The Anatomy of a Rebellion

Why can’t we all just get along? Aren’t we all working for the greater good? Aren’t we all in it for the same reasons, to follow G-d’s will and help out society? Maybe not. Group dynamics are fascinating. Rare is the group that functions positively without disruption or upheaval. Whether it is a neighborhood committee, the office, afterschool activities, or the local school and synagogue, personalities, preferences, egos, and ambitions are the stuff that certainly make life interesting, yet sometimes frustrating, too.

Our Parshah this week introduces us to the prototypical biblical rebel, Korach, who has unstoppable ambition, keen intellect, and a charismatic personality. We learn so much about the anatomy of a rebellion from the narrative within.

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The Parshah begins: Numbers 16:1-2.

וַיִּקַּ֣ח קֹ֔רַח בֶּן־יִצְהָ֥ר בֶּן־קְהָ֖ת בֶּן־לֵוִ֑י וְדָתָ֨ן וַאֲבִירָ֜ם בְּנֵ֧י אֱלִיאָ֛ב וְא֥וֹן בֶּן־פֶּ֖לֶת בְּנֵ֥י רְאוּבֵֽן׃

Now Korah, son of Izhar son of Kohath son of Levi, took himself, along with Dathan and Abiram sons of Eliab, and On son of Peleth—descendants of Reuben* to rise up against Moses.

In addition to meeting Korach, we also meet up with Dathan and Aviram, and On ben Peleth. This list contains the prototypes of all members of a rebellion.

There is the mastermind, Korach, who is the brains behind the rebellion, making lofty and compelling speeches about perceived loss of liberties and unfairness by the leadership to attract the masses. There are the troublemakers, Dathan and Abiram, who appear throughout the Bible whenever and wherever there is trouble. Then, there is On son of Peleth, who is an unknown follower who gets swept up in the tides of unrest, and together with others joins the righteous movement for progress and improvement for the people. What a mix!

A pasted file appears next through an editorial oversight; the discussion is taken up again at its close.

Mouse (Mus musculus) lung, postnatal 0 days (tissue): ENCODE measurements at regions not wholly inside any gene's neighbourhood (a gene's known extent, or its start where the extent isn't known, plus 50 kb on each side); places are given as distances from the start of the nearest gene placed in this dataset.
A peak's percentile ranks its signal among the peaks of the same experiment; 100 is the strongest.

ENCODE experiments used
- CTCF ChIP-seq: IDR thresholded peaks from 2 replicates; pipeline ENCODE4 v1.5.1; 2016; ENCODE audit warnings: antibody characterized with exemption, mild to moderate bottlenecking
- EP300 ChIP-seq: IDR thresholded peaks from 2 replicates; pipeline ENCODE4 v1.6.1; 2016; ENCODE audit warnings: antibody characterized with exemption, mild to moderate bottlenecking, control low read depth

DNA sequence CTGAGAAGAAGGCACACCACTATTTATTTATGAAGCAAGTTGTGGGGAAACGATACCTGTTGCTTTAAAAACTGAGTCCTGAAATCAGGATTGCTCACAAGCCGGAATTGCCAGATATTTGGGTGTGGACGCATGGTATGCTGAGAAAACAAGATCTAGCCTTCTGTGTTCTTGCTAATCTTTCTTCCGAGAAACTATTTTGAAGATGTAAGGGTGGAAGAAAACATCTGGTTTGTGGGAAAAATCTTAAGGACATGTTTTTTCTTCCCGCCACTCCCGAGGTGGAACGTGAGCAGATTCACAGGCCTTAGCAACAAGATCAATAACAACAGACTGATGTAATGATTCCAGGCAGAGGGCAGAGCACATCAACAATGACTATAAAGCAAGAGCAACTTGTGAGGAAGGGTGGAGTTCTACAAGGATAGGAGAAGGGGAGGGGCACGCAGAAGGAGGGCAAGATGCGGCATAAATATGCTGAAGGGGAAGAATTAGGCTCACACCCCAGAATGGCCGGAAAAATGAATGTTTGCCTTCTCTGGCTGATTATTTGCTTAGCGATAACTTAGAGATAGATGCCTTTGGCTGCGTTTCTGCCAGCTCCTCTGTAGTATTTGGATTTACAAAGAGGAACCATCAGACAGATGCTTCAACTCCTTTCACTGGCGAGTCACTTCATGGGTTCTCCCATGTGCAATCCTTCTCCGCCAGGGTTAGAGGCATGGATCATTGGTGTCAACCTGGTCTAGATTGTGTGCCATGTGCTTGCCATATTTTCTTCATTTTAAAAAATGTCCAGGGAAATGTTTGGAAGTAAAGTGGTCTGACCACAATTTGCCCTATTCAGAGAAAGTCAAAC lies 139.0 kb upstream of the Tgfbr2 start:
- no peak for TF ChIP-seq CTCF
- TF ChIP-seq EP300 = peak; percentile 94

This is certainly a recipe for disaster waiting to be baked. Sure enough, after a historic showdown, G-d punishes the rebels and they are swallowed up into the earth.

When one tries to elevate himself unjustly, the Divine Providence wills that he sinks lower rather than achieving his goals.

We read Korach every year. It’s our annual reminder to stay far away from disputes that rest on personal agendas and preferences. Obviously, we must make certain not to impersonate Korach, Dathan, and Abiram, but also to not get swept up in the winds of social turbulence like On ben Peleth, too. It never ends well.

The summer is a good time to consider how we want to spend discretionary time during the fall, winter, and spring. There are so many incredible boards and organizations throughout the Federation system to participate in. Korach is the required reading on how not to participate in such groups.

Shabbat Shalom

Rabbi Epstein

Community Scholar in Residence